There was the declamation of a “160 club” prior to the 2014 general elections. The plan was that if the BJP won around 160 seats, Narendra Modi’s antagonists within the party could deny him the PM’s post.
As Narendra Modi’s chances of winning 272+ seats in 2019 disappeared in popular perception, the 160 club has returned. This time, it has its own prime ministerial candidate: Nitin Jairam Gadkari.
Gadkari’s aspiration have been known for a while. Now, several things are coming together in his goodwill. Who knows, he could well be next PM of India.
Regional parties for Gadkari
None of the allies have any reason to affirm on making Narendra Modi the PM again. Insignified by the Modi-Shah duo since May 2014, a few of them may persuade on someone else as the PM, especially when the RSS nudges them to. And that choice is being made publicly clear in advance: Nitin Jairam Gadkari.
It is also coherent who will be the 1st NDA ally to make this move: the Shiv Sena.
Gadkari’s request among regional parties is not limited to NDA allies. He has possibly been the most popular minister with the opposition as he maintains a cordial relations with all other. He has refused to follow the Modi-Shah kind of untouchability and hostility towards political opponents. He has modelled himself around Sharad Pawar, the other PM wannabee from Maharashtra, in developing acceptability across party lines.
BJP for Gadkari?
Dejected with the top-down undemocratic attitude of Modi and Shah, many in the BJP would be grateful to have another option.
An eminent farmers’ head in Maharashtra, who heads a government body, has too openly demanded that Gadkari be made PM – in writing to RSS chief Mohan Bhagwat, no less.
RSS for Gadkari
Given Narendra Modi’s rising popularity in 2013 among the RSS and BJP rank and file, the RSS top was left with no choice but to support Modi for PM. But if Modi’s public image goes down – and his leadership brings significantly fewer seats than the majority mark – the RSS has no compulsion to back Modi.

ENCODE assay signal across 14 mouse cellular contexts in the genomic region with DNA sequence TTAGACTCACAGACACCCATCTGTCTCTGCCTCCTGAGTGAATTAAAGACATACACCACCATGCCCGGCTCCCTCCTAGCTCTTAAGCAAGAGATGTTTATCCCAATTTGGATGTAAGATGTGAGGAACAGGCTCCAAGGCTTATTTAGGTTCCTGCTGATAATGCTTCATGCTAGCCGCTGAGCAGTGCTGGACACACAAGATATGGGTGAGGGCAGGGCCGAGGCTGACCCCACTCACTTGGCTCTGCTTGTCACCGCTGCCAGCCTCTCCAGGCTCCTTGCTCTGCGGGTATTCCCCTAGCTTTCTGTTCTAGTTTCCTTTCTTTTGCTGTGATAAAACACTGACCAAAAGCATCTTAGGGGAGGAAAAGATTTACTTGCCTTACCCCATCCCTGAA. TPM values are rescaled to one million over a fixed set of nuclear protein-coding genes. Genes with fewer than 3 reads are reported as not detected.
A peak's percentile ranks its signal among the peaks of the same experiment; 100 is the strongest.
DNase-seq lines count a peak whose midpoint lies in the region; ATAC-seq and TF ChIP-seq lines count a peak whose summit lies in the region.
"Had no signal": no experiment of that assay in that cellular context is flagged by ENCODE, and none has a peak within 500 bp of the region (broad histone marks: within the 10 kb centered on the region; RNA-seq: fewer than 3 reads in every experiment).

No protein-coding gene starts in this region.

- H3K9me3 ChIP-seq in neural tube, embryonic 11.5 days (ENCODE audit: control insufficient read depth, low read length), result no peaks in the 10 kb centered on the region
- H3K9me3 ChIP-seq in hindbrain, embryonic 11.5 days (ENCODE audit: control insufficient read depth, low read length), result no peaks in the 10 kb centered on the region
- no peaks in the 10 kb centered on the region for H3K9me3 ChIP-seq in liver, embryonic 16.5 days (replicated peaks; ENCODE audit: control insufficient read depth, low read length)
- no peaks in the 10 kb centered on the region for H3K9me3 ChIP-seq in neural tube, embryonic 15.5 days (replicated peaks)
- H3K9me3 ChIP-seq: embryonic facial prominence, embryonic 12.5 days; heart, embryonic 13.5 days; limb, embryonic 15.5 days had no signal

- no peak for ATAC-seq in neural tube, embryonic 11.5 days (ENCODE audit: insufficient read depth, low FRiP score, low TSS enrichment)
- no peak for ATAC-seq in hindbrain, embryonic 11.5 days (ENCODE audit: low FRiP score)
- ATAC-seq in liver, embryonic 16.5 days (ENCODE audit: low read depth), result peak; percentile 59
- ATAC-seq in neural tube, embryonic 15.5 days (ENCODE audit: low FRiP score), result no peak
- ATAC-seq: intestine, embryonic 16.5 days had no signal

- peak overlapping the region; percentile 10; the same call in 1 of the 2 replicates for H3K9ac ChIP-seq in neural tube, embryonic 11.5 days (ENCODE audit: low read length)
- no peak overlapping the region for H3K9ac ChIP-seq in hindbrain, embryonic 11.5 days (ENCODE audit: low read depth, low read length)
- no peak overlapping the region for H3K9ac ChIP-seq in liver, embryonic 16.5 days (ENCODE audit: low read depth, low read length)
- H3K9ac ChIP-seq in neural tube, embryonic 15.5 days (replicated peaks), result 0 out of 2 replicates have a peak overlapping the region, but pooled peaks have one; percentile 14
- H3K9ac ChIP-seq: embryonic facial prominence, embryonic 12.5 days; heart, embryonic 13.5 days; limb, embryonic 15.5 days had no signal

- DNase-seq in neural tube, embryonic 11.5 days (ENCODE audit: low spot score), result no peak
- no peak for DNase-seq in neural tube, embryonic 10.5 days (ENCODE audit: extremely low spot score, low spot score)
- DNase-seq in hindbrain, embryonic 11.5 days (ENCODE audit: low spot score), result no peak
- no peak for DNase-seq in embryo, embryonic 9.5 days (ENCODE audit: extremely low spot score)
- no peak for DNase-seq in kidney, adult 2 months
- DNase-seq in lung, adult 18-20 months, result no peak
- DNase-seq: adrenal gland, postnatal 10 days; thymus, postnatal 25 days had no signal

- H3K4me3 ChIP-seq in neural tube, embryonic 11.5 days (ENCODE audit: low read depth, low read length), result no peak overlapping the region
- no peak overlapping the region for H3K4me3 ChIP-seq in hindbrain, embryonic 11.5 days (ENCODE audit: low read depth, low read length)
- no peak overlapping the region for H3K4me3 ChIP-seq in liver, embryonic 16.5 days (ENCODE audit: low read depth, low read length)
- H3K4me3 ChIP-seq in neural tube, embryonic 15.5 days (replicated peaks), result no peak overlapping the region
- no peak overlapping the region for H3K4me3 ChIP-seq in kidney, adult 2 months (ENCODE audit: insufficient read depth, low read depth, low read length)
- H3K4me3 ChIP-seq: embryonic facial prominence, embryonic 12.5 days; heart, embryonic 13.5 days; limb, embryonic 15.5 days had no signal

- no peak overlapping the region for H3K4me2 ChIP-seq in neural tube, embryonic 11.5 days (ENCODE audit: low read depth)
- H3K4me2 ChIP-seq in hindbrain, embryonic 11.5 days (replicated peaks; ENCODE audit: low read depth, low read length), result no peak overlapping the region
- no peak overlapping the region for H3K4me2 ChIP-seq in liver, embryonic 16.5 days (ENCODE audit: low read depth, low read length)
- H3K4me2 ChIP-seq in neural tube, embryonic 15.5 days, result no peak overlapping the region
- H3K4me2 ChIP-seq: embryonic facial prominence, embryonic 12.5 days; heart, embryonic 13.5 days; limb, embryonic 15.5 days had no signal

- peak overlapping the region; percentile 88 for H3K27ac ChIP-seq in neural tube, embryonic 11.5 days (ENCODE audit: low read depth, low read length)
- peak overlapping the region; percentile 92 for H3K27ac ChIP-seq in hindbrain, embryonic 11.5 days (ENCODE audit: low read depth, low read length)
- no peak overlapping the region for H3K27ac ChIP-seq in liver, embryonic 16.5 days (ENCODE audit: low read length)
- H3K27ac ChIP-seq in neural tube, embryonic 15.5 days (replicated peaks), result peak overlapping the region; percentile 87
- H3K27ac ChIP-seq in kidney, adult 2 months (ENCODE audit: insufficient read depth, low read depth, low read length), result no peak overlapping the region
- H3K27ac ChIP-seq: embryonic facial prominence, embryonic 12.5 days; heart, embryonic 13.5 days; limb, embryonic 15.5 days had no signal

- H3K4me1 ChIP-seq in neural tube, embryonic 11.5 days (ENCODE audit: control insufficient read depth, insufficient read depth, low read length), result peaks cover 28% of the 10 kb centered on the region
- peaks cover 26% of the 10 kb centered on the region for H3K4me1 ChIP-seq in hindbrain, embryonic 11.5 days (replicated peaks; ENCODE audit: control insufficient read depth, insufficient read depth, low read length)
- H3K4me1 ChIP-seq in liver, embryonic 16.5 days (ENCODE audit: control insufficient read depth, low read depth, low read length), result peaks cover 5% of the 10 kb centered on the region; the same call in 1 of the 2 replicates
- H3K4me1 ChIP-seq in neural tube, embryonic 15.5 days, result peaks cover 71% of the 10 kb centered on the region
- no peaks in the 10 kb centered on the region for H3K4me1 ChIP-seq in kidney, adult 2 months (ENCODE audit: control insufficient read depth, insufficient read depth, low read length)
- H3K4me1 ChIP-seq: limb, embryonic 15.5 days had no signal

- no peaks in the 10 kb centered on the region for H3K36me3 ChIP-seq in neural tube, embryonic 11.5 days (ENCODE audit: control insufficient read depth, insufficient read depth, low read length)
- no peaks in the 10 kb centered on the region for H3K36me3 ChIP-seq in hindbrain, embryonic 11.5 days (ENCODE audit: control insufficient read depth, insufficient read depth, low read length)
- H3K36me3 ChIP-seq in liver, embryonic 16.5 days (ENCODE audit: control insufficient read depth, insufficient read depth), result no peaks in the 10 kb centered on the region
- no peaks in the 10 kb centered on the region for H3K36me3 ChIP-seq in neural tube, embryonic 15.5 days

For the RSS, Nitin Gadkari is their son who grew up literally next to the RSS headquarters in Nagpur. The closeness is also about caste – Gadkari is a Maharashtrian Brahmin just like the top RSS leadership. Inspite of not exactly being a charismatic mass leader, and one who has very little electoral victories in his CV, Gadkari became a minister in Maharashtra in 1995 and the BJP national president in 2010.
Maharashtrians for Gadkari
The sub-national sentiment that a Maharashtrian should become a PM is immense that you can hear it from taxi drivers in Mumbai.
This sentiment is also coming together for Nitin Gadkari. India will get a Marathi PM one day, Shiv Sena leader Uddhav Thackeray said recently. When asked if he meant Sharad Pawar of rival NCP or Nitin Gadkari of ally BJP, he skirted the question.
Big business for Gadkari
They can’t do it openly, but the Gadkari-for-PM buzz is being escalated by business industry since Gadkari is being seen as more business-friendly than Narendra Modi. You can tell how much big businesses must like him when he has the guts to openly suggest that Vijay Mallya is no criminal.
An industrialist himself, Gadkari’s business interests have invited corruption charges, some of which led to his resignation as the BJP chief in 2013. The immediate provocation was corruption allegations by Arvind Kejriwal during the Lokpal movement in 2012. You know how much times have changed when even Kejriwal is praising Gadkari.
Gadkari for Gadkari
He’s already campaigning. Here are some points he has made in just the last few weeks: intolerance is bad, he likes Nehru’s speeches, the party leadership should accept responsibility for electoral defeats, and we must accept there is a farm crisis, while unemployment is the biggest issue facing the country.